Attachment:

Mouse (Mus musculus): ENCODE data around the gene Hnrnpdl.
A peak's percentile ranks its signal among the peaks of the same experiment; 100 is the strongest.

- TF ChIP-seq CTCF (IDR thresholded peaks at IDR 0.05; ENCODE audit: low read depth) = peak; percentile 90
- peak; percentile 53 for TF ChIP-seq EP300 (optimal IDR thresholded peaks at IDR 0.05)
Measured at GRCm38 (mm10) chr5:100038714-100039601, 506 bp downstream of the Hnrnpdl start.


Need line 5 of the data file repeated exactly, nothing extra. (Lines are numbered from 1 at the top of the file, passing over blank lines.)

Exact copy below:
Measured at GRCm38 (mm10) chr5:100038714-100039601, 506 bp downstream of the Hnrnpdl start.